As Canadian ideas of progress evolved at the turn of the century, the federal Indian policy was directed at removing Indigenous people from their communal lands and encouraging assimilation. Amendments to the Indian Act in 1905 and 1911 made it easier for the government to expropriate reserve lands from First Nations. The government sold nearly half of the Blackfoot reserve in Alberta to settlers.
When the Kainai (Blood) Nation refused to accept the sale of their lands in 1916 and 1917, the Department of Indian Affairs held back funding necessary for farming until they relented. In British Columbia, the McKenna-McBride Royal Commission was created in 1912 to settle disputes over reserve lands in the province. The claims of Indigenous people were ignored, and the commission allocated new, less valuable lands (reserves) for First Nations.
Those nations who managed to maintain their ownership of good lands often farmed successfully. Indigenous people living near the Cowichan and Fraser rivers, and those from Saskatchewan managed to produce good harvests. Since 1881, those First Nations people living in the prairie provinces required permits from Indian Agents to sell any of their produce. Later the government created a pass system in the old Northwest Territories that required indigenous people to seek written permission from an Indian Agent before leaving their reserves for any length of time. Indigenous people regularly defied those laws, as well as bans on Sun Dances and potlatches, in an attempt to practice their culture.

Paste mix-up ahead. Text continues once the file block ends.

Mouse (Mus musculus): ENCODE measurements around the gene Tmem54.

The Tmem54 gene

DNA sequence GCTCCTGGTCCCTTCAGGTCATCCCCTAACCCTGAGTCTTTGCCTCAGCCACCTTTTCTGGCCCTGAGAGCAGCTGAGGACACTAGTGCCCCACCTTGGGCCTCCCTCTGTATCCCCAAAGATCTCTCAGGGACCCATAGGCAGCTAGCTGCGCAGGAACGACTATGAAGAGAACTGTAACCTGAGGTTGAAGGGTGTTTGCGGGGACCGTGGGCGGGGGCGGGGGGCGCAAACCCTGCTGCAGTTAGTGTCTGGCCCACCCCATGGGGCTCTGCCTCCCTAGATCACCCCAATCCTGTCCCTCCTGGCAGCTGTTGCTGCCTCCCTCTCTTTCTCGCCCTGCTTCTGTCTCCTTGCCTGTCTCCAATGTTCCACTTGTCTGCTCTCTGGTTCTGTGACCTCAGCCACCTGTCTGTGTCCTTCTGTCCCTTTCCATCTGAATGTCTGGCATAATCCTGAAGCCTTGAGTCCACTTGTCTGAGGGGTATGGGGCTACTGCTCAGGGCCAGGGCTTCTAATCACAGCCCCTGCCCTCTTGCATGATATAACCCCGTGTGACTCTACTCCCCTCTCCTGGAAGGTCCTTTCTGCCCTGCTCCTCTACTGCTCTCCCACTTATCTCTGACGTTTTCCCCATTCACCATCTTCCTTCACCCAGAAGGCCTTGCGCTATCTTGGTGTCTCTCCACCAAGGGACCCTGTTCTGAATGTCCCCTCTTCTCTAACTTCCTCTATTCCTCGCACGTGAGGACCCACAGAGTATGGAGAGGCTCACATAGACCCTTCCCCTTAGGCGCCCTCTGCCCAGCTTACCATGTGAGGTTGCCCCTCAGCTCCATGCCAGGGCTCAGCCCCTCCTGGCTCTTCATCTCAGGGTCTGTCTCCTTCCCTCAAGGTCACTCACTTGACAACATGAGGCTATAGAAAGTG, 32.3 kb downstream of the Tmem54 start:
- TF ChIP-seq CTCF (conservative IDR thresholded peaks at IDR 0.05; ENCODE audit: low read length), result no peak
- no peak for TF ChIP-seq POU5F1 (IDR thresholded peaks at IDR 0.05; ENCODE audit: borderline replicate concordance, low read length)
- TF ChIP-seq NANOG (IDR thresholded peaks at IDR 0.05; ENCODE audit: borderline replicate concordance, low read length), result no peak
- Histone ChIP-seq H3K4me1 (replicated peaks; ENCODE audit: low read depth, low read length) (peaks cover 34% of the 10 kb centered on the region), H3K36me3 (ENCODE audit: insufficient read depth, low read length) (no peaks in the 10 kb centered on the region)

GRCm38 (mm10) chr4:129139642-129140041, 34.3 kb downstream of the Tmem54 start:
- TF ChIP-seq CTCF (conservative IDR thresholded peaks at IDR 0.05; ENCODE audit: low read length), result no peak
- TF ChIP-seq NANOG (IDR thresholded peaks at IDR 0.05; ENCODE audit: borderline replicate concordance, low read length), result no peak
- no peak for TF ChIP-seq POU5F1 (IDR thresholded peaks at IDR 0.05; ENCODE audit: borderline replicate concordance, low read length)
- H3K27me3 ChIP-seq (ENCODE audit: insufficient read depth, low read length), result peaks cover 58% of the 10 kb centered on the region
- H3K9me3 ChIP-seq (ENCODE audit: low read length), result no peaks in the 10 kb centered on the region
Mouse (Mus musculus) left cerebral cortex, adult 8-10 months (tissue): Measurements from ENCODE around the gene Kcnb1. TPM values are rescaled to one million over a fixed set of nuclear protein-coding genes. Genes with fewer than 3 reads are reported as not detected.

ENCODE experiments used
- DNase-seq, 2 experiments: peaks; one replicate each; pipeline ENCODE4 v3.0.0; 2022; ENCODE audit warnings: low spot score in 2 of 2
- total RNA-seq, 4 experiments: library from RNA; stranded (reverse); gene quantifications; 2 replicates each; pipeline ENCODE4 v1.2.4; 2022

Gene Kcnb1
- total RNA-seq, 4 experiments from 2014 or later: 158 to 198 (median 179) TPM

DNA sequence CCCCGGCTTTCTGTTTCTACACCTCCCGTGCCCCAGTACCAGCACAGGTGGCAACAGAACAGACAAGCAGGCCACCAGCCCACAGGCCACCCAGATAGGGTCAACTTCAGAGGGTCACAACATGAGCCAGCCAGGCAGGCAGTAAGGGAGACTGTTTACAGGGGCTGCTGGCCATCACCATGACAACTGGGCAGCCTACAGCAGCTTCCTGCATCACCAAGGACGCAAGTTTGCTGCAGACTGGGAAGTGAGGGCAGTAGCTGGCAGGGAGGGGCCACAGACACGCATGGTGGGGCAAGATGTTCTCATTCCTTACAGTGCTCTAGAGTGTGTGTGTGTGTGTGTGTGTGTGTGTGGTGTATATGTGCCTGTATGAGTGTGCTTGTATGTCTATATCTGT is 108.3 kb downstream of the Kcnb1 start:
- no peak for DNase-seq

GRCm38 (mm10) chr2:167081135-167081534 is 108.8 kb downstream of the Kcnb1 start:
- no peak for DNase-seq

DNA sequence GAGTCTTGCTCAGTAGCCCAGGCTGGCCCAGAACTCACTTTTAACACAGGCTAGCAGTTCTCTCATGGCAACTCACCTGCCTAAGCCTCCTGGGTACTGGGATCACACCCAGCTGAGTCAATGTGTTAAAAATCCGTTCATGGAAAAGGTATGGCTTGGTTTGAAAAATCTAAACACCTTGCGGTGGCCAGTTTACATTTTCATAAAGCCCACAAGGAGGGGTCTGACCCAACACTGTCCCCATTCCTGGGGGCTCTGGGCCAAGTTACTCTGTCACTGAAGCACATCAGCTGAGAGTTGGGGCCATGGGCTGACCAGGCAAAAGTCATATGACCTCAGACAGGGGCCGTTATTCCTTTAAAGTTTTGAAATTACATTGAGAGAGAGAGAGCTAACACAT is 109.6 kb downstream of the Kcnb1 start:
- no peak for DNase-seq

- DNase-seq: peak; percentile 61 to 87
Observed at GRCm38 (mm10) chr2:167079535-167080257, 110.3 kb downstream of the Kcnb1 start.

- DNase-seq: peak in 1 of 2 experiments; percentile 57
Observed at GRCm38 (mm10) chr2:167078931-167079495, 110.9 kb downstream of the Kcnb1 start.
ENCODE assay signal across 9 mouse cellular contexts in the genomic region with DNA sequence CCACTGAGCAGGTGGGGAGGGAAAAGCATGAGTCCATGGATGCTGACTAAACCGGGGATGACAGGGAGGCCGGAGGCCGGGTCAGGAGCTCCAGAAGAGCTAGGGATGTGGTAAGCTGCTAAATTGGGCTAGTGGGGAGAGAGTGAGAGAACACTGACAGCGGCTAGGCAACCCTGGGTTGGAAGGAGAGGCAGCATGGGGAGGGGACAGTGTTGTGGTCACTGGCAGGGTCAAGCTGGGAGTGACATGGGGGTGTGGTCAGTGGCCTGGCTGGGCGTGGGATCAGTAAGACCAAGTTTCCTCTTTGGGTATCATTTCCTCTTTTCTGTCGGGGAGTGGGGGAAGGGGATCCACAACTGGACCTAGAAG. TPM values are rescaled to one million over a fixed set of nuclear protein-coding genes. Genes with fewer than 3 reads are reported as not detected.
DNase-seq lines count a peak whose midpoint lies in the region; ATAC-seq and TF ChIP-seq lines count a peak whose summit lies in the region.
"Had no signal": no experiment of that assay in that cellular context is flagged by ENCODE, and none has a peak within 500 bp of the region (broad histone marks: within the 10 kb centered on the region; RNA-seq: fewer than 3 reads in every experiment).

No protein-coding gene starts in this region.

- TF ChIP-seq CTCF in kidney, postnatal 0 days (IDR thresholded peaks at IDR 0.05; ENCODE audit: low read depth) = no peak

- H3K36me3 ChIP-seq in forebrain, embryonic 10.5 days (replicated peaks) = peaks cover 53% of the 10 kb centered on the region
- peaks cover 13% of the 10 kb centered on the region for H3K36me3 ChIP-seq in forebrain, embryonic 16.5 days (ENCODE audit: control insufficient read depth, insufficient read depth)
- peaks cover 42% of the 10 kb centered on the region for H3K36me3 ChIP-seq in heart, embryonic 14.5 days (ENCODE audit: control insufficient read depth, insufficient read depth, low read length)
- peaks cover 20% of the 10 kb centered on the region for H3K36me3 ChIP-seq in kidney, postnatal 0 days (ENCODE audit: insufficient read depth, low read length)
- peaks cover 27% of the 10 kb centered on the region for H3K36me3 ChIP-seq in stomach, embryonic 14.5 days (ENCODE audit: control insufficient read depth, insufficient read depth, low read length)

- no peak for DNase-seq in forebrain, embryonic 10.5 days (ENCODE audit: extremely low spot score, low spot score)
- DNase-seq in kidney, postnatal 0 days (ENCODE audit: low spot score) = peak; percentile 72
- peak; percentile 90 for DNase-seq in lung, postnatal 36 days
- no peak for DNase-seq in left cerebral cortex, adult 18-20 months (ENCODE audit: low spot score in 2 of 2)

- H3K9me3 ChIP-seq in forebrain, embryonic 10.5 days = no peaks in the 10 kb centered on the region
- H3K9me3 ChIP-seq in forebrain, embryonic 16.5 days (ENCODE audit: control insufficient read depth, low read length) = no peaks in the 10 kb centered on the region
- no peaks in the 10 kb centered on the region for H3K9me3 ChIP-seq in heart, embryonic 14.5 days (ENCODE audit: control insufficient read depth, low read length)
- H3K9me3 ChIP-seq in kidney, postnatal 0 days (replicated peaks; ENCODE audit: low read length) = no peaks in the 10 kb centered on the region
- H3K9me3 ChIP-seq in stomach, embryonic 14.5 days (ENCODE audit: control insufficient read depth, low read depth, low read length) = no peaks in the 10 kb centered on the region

The 1930 Constitution Act or Natural Resources Transfer Acts was part of a shift acknowledging indigenous rights. It enabled provincial control of Crown land and allowed Provincial laws regulating game to apply to Indians, but it also ensured that “Indians shall have the right … of hunting, trapping and fishing game and fish for food at all seasons of the year on all unoccupied Crown lands and on any other lands to which the said Indians may have a right of access.”